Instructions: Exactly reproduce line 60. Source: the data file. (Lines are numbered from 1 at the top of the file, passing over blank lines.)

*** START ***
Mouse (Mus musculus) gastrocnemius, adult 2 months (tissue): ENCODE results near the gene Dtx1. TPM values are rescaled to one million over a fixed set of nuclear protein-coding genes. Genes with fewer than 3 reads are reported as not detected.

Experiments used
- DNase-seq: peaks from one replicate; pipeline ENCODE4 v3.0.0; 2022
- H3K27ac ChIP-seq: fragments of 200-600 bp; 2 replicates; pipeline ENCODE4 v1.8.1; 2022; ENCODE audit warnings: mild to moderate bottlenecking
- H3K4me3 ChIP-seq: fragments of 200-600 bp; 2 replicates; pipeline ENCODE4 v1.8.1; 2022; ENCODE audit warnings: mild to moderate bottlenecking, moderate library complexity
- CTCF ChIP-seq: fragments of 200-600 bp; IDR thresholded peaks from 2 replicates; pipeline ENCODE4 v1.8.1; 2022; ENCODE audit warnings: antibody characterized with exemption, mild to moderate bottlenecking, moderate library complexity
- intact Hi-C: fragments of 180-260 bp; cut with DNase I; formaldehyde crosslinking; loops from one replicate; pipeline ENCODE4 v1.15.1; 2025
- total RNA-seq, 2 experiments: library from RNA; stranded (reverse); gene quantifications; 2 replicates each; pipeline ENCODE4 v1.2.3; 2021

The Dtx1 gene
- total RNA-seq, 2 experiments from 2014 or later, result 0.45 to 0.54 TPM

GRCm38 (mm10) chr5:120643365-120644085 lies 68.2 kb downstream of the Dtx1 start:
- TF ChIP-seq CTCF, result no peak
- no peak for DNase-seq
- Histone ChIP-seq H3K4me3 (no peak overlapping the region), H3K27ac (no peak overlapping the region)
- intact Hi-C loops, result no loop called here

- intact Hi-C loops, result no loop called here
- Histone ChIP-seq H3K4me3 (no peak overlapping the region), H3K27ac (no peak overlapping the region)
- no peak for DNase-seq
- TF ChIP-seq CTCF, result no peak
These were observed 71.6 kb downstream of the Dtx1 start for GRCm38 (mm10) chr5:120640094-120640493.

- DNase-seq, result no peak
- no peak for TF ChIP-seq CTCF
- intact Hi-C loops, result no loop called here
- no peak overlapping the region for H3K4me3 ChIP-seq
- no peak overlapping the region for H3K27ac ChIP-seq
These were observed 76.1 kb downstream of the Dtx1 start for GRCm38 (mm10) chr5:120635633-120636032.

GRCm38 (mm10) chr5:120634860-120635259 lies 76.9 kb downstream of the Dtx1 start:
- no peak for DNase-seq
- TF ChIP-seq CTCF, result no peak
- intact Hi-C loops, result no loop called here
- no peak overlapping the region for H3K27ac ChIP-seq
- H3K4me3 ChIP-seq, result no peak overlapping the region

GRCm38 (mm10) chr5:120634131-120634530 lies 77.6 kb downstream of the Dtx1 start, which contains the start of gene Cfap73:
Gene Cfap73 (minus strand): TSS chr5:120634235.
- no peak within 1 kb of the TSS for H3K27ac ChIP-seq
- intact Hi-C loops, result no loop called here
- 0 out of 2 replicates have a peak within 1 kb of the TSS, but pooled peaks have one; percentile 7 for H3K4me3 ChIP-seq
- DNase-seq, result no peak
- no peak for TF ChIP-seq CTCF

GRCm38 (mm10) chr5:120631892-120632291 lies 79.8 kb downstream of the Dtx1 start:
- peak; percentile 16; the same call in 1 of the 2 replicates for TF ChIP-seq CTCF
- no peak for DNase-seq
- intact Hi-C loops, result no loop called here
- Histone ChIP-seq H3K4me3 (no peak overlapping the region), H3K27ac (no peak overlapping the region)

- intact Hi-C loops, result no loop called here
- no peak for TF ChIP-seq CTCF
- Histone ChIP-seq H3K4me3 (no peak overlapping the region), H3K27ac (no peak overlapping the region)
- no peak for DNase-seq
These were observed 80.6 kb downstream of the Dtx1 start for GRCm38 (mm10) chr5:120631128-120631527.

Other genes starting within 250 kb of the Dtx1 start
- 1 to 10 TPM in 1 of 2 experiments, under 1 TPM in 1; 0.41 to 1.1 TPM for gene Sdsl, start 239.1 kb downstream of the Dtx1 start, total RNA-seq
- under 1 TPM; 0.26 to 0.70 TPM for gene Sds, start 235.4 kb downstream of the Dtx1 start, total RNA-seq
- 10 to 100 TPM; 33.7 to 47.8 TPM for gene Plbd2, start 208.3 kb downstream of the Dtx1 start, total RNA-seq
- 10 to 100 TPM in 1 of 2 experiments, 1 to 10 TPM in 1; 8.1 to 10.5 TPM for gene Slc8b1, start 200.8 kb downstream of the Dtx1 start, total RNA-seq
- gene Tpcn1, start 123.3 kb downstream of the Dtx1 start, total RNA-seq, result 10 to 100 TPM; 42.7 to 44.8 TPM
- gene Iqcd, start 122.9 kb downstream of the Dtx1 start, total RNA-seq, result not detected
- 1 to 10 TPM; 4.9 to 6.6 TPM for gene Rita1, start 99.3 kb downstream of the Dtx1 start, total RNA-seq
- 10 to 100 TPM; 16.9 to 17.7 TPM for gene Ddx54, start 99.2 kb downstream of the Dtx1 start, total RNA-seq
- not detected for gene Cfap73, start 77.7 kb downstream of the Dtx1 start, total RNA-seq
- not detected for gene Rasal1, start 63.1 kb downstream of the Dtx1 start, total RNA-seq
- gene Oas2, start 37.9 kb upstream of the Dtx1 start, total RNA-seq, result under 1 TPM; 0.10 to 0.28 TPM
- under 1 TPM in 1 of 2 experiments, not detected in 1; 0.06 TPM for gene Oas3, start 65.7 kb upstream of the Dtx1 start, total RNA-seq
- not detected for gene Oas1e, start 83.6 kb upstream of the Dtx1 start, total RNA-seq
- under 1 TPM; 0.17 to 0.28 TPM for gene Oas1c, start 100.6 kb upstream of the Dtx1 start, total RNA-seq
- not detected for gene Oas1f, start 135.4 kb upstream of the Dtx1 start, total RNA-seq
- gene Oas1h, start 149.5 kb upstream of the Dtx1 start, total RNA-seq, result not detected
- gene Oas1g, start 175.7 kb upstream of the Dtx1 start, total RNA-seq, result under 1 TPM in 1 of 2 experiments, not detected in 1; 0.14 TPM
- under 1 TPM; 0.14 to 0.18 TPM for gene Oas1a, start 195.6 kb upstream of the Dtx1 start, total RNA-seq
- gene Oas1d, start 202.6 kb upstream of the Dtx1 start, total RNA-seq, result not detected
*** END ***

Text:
- not detected for gene Rasal1, start 63.1 kb downstream of the Dtx1 start, total RNA-seq